By Chen Chongguang Daniel
The desire for Justice is innate in all of us. There need not be any other reason to strive for it, other than achieving Justice itself. This is regardless of the (deemed) gravity of the situation at hand, or our relationship (or lack thereof) with the person who stands to lose most from any potential injustice. A major hurdle encountered by the Innocence Project was proving that these were principles we stood by. The choice of “Innocence” within the Project title was unfortunate, as it gave some the erroneous impression that the Project existed solely to expose injustice perpetrated by any and all. The Innocence Project thus returned to its foundational aim of Justice. We understood the desire for Justice to give rise to the pursuit of two distinct aims: The acquittal of the innocent, and the conviction of the guilty. Having the same goals as the Criminal Justice System as a whole remedied the misunderstandings, over time.
Our conception of what an Innocence Project should be, and what it should do, was always constantly evolving, and perhaps rightly so. One of the first lessons we learnt was that individual Students, Professors, and Lawyers differed on what they thought was the best way to strengthen the Criminal Justice System, despite sharing the same desire to see Justice done. It is perhaps apt that such divergent views exist. The Criminal Justice System, and any system for that matter, stands to benefit from perspectives from a wide range of players, both within and outside the system.
|‘The Innocence Project is a source of pride for Project members because it is the concrete realization of our shared desire for Justice.’|
The challenge faced by the Innocence Project, then, was defining itself. It was vital to first reach consensus among the members of the Project. The process of mooting this to other stakeholders in the Criminal Justice System proved more difficult. Each party had its own perspective on how the Criminal Justice System could be strengthened, and it took some effort avoid giving the impression that our (new) perspective was an affront to the existing work being done by others.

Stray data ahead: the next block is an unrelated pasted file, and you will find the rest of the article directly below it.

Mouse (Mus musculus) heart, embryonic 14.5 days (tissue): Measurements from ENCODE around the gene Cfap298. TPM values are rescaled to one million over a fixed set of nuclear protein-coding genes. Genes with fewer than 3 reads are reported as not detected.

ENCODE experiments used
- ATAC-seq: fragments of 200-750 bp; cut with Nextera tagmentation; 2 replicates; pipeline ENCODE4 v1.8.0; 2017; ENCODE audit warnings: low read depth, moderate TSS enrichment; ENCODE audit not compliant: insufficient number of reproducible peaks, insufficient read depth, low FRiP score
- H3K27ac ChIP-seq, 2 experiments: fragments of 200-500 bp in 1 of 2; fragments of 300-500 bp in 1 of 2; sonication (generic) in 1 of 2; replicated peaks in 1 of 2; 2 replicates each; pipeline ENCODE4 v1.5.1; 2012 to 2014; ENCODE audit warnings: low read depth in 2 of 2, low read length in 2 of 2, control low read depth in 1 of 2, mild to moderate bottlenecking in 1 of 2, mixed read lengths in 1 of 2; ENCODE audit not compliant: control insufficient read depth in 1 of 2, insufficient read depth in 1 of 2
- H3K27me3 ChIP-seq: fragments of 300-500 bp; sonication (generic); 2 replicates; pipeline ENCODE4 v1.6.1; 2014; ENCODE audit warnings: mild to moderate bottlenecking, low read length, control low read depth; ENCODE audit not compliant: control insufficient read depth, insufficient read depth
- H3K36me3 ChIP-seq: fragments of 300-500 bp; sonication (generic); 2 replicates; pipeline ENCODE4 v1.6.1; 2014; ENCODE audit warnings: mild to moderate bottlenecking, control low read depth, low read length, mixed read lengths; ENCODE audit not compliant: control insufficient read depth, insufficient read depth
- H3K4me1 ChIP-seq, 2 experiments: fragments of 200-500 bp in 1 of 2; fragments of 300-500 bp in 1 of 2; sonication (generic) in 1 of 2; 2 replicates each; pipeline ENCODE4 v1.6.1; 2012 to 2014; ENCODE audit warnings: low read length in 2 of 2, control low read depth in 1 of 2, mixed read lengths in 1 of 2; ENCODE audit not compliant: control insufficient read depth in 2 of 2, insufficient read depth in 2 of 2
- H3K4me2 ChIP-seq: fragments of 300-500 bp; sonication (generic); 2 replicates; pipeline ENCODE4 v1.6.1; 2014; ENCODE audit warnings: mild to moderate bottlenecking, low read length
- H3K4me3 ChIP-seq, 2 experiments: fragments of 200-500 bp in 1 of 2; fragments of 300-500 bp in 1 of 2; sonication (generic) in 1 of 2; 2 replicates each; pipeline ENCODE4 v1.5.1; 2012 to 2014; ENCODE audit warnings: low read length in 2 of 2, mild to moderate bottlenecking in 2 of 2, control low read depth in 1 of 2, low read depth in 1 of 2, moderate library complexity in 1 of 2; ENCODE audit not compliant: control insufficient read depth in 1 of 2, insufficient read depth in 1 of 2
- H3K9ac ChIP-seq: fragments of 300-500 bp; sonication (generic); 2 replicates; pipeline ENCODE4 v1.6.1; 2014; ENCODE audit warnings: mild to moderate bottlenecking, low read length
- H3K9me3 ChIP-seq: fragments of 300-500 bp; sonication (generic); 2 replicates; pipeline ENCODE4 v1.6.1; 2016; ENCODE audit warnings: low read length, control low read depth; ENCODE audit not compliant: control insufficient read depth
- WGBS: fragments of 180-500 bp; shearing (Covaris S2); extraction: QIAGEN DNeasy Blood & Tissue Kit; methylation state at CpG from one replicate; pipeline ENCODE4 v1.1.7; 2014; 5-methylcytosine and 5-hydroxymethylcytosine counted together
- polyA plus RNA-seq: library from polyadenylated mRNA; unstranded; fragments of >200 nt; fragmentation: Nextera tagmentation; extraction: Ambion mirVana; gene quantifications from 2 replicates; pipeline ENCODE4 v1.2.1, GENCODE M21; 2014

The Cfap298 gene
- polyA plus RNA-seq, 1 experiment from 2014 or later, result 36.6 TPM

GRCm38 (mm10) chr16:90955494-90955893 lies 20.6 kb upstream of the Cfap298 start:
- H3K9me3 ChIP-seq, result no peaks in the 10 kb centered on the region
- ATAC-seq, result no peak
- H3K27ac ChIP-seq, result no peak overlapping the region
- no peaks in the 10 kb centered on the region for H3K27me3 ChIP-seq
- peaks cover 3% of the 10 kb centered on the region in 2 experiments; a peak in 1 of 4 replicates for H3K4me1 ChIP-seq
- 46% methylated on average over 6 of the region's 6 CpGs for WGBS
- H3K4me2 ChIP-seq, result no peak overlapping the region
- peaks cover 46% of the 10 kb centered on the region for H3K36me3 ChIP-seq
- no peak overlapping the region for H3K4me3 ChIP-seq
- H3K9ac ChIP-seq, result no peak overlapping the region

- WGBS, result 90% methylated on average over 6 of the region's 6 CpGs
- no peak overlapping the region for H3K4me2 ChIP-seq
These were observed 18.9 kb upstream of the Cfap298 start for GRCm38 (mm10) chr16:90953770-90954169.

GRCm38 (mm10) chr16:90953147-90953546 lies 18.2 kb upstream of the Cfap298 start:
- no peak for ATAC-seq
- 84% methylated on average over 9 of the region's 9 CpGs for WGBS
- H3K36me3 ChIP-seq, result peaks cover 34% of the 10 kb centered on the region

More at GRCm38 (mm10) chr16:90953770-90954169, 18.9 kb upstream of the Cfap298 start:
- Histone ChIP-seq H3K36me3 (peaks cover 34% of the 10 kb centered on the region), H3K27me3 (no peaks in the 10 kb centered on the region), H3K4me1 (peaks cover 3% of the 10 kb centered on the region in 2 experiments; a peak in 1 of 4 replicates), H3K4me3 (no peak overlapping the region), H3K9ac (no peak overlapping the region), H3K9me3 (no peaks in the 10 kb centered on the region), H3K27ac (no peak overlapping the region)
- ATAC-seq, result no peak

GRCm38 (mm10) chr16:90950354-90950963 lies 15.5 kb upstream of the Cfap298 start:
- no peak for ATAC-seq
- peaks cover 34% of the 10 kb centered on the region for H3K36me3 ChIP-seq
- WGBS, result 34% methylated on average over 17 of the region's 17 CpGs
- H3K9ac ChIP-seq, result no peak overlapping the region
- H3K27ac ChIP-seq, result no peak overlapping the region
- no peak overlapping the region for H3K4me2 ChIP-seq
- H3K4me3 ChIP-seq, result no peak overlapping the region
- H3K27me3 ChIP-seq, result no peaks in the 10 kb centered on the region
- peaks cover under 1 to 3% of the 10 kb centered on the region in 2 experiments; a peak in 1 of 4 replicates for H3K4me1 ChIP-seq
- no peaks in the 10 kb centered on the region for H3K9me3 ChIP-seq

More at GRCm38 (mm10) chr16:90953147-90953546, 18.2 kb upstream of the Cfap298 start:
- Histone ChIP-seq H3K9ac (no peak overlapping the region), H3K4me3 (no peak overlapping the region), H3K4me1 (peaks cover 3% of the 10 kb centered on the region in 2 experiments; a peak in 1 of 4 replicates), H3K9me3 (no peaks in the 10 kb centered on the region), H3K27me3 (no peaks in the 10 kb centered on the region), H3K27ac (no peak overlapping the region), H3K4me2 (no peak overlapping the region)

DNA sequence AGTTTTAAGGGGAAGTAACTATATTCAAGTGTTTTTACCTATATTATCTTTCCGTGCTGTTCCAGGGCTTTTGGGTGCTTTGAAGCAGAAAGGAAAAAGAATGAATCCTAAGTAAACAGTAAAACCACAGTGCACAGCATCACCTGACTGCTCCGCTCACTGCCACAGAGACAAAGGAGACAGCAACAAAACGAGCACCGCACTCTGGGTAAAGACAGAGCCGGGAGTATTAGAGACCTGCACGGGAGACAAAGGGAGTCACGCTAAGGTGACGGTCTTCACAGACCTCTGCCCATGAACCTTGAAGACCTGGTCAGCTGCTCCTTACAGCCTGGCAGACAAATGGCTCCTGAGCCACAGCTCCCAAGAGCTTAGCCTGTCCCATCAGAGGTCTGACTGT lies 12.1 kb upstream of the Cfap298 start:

To this end, efforts to reach internal consensus taught us how to defend a new perspective without being dismissive of other approaches. The Innocence Project is a source of pride for Project members because it is the concrete realization of our shared desire for Justice. It is the result of an ambitious attempt to contribute to the Criminal Justice System in a manner that did not exist before in Singapore. It would have been easy to adopt an already existing perspective on how we could contribute, but the perseverance of successive batches of students has brought to fruition a new addition to the Criminal Justice System, which we hope will contribute to the pursuit of Justice in novel ways.
Daniel, 24, is the former head of the Innocence Project and has recently graduated from the National University of Singapore. We are grateful for his extensive contributions to the cause and wish him all the best in his future endeavours.